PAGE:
New York to Suspend Horses With Blood-Doping Antibodies

New York is poised to become the first state to begin testing horses for blood-doping antibodies used to enhance performance, New York State Racing and Wagering Board officials have announced.

In an unusual move, the board said horses that test positive for erythropoeitin will be suspended until their systems are again clean. For other drug positives, trainers of horses that test positive for banned drugs are suspended.

But board spokeswoman Stacy Clifford said the science behind the EPO test is far more complex than other drug tests. The examinations won't be able to determine precisely when the drug was administered.

"These antibodies can stay in the horse for several months, so a different trainer could have been involved," she said. By suspending the horse, the board hopes the punishment will serve as a deterrent to others who might use EPO and related substances.

The test was put together by Dr. George Maylin of Cornell University, who is the racing board's equine drug testing director, and Dr. Ken McKeever of Rutgers University, who sits on the board's medication advisory panel.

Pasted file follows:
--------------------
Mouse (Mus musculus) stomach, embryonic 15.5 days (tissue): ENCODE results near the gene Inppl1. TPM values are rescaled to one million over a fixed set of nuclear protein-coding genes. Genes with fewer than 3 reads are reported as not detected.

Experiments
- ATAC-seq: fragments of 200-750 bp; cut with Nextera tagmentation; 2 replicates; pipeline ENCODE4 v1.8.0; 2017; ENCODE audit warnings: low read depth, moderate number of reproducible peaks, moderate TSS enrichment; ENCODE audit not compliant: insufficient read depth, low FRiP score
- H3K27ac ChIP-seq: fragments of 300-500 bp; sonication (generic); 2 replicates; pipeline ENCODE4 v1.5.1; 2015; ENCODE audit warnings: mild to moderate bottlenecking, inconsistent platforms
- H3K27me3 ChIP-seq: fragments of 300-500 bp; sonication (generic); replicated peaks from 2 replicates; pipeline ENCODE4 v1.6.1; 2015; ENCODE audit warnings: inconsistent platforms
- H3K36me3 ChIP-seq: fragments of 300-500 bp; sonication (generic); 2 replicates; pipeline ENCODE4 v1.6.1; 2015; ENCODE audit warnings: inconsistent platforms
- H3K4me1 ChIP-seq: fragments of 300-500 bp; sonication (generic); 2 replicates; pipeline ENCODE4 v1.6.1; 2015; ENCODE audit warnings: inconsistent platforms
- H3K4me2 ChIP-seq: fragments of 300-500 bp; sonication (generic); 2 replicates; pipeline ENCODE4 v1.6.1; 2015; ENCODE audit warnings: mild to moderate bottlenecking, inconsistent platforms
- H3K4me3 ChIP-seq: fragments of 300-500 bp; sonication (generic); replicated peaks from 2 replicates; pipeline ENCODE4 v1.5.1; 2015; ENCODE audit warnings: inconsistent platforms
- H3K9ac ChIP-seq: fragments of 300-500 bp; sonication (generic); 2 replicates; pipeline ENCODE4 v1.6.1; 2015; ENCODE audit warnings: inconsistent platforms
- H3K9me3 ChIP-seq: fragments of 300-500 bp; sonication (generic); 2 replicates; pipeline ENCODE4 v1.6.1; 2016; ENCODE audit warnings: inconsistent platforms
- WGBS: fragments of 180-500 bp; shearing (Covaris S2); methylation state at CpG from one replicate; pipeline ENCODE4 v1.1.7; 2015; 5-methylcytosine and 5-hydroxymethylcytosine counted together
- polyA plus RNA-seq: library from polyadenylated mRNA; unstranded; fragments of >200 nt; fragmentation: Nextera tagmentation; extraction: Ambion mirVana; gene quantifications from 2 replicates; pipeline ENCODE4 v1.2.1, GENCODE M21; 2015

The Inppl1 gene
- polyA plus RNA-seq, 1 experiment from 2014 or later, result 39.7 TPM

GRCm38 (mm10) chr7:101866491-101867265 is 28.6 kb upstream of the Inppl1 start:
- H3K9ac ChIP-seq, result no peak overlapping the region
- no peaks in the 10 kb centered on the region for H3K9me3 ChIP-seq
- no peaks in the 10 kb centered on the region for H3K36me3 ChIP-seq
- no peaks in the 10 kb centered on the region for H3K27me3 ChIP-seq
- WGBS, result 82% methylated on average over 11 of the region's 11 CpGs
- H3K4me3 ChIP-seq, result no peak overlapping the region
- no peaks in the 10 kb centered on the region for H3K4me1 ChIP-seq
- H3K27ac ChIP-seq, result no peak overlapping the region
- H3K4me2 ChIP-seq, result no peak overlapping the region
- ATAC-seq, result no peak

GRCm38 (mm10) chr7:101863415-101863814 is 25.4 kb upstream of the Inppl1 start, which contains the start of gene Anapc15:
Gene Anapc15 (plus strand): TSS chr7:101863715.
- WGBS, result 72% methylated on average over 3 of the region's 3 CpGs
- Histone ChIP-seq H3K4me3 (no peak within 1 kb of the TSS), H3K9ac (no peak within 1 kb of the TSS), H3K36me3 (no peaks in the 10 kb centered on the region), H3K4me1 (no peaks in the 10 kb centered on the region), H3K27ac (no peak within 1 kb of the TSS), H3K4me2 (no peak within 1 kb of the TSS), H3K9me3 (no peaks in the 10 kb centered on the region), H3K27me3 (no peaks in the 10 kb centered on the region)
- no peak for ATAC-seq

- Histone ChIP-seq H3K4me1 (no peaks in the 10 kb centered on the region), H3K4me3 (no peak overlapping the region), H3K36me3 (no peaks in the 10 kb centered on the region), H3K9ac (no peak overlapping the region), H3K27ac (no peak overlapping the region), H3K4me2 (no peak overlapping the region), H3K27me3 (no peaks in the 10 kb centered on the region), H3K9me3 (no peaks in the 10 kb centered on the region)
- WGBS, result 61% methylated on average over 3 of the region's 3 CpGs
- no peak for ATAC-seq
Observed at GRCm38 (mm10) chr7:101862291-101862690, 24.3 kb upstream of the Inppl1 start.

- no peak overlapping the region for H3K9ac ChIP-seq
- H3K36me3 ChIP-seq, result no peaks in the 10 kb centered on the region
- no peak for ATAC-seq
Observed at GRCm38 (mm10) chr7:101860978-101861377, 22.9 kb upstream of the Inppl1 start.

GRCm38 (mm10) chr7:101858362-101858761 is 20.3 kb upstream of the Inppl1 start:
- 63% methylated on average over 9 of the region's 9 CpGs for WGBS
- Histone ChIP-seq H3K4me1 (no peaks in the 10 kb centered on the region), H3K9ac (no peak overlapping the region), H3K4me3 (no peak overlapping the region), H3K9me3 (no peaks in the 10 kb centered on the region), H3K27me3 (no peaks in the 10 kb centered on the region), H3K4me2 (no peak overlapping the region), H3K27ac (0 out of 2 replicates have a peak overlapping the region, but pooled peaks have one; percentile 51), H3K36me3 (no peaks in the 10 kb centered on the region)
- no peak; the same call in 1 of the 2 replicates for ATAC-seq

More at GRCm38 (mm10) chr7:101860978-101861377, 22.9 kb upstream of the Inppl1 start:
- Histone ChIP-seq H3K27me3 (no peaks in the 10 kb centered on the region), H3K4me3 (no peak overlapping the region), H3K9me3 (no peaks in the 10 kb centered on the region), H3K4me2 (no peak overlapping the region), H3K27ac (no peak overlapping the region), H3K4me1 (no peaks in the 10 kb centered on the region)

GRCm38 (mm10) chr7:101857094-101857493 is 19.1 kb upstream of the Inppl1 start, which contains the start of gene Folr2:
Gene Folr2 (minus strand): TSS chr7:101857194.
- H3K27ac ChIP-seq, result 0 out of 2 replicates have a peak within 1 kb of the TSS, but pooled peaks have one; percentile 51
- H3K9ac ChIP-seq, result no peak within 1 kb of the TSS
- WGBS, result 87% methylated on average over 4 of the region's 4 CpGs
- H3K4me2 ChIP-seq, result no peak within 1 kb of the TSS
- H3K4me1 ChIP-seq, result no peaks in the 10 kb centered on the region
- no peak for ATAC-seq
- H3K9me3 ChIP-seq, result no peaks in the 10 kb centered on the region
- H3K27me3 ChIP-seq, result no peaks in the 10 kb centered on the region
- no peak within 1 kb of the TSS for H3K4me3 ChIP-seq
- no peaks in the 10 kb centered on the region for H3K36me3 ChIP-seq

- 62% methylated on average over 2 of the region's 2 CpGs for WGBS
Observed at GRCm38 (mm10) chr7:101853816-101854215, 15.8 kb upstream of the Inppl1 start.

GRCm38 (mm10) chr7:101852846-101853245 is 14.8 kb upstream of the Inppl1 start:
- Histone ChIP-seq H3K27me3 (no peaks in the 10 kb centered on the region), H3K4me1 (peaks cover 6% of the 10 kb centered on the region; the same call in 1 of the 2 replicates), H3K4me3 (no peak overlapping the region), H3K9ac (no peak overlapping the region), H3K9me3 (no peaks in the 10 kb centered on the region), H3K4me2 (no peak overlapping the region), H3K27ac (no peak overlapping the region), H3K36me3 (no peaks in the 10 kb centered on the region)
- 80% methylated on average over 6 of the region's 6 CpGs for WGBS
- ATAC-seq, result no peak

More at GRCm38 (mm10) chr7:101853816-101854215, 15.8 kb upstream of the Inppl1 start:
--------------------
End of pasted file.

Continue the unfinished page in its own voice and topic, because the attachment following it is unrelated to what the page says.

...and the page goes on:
The tests will look for drugs that can force a horse's body to produce more red blood cells, thereby improving performance, it is believed, by increasing the flow of oxygen through the bloodstream. The tests in New York, now done on an experimental basis in some other states, will begin in the fall.

New York officials said they worked with Ontario, Canada, racing regulators. EPO testing will begin there Nov. 1. Final rules for the new EPO testing program in New York are still being formulated.